United Airlines is requiring extremely obese passengers who can't fit in their seats to pay for a second seat when there is no other way to accommodate their girth.
United said Wednesday that it will charge obese, coach-class passengers for a second coach seat or for upgrading to a larger seat in business or first class, if necessary. The policy applies to United and United Express flights. United published its new policy on its website under "Passengers requiring extra space."
"We had 700 complaints about this last year," said Robin Urbanski, a United UAUA spokeswoman. "Now our employees have a formal policy they can refer to."
Federal safety regulations require all airline passengers use a seat belt. Passengers using a seat belt extension cannot sit in an emergency exit row.
United's new policy comes into play when a heavy passenger cannot lower the armrests, close the seat belt even with a seat belt extender and seats next to that passenger are full.
In that case, Urbanski said, flight attendants will first see whether there are two empty seats together in the same cabin on that flight. If not, the gate agent will talk privately with the passenger. United will offer a second seat on a less-crowded, later flight at the same price paid for the original seat and waive the fee for changing flights.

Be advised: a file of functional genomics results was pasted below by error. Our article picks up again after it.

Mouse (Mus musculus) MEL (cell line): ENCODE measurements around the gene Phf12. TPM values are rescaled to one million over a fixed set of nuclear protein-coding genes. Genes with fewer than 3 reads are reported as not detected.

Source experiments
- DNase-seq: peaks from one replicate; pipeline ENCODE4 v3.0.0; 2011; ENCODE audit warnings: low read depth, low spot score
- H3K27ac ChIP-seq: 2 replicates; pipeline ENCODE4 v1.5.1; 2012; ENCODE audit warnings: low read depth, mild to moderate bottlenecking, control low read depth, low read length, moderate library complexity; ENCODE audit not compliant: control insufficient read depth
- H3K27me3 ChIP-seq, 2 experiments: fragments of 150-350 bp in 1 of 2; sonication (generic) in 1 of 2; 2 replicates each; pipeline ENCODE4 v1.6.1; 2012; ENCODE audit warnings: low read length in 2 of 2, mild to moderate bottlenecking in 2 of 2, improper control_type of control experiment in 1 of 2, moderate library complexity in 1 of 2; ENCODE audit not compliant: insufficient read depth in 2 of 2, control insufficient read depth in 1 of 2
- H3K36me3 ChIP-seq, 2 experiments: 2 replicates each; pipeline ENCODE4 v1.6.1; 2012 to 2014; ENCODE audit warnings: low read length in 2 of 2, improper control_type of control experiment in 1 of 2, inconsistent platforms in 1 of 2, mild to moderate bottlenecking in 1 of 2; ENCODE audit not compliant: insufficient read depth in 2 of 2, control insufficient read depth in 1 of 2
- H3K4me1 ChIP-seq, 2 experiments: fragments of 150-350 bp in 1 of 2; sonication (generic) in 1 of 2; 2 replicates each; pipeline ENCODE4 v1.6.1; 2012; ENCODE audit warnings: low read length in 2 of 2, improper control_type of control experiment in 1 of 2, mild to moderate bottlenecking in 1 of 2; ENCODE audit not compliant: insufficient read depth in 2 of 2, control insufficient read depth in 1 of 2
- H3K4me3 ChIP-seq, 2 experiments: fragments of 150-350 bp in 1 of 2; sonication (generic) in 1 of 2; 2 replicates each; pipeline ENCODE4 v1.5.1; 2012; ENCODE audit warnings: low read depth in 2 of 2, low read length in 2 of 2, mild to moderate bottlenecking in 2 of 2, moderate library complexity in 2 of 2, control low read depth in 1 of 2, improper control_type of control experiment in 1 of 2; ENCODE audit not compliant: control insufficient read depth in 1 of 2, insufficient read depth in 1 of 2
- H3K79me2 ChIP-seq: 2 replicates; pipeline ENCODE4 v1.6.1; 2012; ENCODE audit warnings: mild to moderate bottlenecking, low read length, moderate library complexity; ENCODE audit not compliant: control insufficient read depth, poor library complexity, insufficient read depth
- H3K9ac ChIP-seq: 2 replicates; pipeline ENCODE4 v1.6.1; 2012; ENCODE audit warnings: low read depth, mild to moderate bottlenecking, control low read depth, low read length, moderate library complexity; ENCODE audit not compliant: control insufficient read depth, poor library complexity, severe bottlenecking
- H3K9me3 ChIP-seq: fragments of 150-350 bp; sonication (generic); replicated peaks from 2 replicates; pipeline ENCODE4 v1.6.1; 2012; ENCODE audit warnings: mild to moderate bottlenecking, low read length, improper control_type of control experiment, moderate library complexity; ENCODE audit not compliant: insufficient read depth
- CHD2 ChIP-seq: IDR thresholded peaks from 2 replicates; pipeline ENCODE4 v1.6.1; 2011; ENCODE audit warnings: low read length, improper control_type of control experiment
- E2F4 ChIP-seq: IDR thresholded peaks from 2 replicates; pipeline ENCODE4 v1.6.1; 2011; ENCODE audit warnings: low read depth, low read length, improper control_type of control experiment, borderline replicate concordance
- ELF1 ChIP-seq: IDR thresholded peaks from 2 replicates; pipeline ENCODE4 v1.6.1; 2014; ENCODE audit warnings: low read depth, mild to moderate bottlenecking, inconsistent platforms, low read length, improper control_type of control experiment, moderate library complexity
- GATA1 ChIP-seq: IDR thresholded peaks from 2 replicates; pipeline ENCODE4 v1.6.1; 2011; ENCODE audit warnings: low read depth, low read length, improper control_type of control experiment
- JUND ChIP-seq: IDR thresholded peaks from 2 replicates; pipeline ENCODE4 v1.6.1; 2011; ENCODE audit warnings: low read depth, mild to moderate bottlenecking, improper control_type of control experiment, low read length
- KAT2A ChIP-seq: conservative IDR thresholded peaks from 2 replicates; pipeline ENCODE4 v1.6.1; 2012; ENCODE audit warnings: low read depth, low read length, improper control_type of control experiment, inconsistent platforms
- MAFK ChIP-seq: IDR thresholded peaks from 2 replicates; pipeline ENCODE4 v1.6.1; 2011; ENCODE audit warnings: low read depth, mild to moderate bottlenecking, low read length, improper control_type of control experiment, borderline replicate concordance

Passengers who refuse to comply will not be allowed to fly.
Urbanski said United is one of the last large carriers to develop a formal policy for heavy passengers. Continental Airlines said it has the same policy. But some airlines handle the situation differently. American Airlines uses a case-by-case approach. If a flight is full, Delta Air Lines offers a heavy passenger the option of buying a second seat on the next available flight at the lowest fare available, which may not be as cheap as the passenger paid for the first seat.
Southwest Airlines came under fire in 2002 by enforcing a policy of charging obese passengers for two tickets if they take up more space than the seat they paid for, but the policy stands.